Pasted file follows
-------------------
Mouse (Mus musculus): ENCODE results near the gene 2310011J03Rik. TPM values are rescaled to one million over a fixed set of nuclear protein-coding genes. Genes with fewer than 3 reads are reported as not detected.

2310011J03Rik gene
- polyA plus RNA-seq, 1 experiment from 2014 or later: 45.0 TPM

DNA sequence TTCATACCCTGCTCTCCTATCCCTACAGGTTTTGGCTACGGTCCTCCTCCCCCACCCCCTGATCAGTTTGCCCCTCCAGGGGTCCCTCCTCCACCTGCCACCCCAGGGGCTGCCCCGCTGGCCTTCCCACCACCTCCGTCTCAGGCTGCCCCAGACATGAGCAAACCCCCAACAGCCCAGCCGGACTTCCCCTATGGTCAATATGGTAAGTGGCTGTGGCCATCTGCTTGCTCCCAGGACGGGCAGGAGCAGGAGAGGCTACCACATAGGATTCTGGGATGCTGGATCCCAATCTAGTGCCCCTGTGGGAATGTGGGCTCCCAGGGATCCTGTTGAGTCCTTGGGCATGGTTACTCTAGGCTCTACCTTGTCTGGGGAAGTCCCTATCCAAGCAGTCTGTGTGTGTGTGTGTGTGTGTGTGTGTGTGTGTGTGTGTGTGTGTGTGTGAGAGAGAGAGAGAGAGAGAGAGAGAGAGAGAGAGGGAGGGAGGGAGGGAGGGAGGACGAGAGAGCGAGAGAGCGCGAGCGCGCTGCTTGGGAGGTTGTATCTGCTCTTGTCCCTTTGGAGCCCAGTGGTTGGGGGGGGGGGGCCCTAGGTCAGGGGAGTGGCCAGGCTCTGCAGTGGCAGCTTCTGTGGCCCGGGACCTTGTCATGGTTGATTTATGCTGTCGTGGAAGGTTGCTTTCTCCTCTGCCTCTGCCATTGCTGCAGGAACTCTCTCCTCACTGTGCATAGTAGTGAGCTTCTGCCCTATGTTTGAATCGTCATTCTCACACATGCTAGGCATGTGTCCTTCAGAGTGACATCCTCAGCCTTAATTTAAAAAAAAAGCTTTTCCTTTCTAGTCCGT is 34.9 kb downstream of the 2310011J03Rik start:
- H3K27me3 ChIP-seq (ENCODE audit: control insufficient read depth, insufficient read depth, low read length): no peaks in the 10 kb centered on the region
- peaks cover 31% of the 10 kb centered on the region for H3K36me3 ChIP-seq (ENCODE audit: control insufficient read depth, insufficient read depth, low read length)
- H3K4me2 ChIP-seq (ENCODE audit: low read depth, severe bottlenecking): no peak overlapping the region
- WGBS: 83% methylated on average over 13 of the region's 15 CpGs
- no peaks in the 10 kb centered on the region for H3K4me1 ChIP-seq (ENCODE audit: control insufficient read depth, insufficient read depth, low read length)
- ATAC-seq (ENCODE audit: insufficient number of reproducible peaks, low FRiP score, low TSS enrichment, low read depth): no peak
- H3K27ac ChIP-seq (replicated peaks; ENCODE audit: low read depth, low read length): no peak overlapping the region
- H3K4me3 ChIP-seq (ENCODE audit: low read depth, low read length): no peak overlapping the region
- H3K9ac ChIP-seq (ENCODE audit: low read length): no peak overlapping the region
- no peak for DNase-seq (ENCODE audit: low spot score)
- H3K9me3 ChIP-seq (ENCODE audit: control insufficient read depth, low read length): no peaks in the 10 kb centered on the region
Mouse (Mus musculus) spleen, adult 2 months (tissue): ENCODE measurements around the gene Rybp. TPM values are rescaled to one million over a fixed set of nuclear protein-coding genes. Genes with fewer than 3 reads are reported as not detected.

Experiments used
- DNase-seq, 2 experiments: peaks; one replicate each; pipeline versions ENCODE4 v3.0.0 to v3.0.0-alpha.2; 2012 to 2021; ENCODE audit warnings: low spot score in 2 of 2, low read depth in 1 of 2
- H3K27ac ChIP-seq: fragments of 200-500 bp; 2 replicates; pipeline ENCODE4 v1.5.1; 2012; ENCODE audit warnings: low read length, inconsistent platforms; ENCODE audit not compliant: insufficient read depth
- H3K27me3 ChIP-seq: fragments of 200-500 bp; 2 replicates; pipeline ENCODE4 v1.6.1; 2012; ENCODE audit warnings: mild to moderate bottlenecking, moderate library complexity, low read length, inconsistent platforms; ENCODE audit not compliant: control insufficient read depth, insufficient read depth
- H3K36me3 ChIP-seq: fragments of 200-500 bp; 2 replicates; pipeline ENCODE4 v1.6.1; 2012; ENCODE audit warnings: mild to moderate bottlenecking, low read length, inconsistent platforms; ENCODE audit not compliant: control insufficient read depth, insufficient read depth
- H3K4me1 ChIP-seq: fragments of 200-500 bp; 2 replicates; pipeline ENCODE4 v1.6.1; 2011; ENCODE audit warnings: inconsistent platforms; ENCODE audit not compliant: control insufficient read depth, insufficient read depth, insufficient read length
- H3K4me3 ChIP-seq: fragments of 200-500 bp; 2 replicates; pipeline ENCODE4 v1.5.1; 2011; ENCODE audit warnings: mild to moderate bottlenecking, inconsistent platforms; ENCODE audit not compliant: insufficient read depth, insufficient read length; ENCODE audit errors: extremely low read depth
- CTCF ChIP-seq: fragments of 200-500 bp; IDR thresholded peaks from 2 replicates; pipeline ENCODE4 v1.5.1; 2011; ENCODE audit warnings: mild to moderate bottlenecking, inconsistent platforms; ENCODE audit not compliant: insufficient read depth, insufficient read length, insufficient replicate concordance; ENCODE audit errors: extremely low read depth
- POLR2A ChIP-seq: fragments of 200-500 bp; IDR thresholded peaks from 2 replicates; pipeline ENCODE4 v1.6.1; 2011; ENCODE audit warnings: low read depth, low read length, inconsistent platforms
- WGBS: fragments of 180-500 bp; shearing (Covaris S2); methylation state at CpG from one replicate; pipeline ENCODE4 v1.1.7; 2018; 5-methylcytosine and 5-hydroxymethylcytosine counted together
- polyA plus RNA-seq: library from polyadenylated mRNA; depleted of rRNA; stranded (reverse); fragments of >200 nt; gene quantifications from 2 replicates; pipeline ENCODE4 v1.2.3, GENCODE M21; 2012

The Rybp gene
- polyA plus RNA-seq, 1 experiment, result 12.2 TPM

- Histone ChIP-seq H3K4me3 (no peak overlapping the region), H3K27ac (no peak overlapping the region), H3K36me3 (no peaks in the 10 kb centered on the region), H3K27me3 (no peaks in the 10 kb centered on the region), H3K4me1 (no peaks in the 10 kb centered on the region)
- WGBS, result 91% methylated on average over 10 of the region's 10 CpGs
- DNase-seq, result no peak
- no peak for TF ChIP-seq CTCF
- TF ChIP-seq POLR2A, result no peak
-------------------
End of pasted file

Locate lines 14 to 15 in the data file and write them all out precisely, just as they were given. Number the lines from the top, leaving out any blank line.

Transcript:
- no peak for DNase-seq (ENCODE audit: low spot score)
- H3K9me3 ChIP-seq (ENCODE audit: control insufficient read depth, low read length): no peaks in the 10 kb centered on the region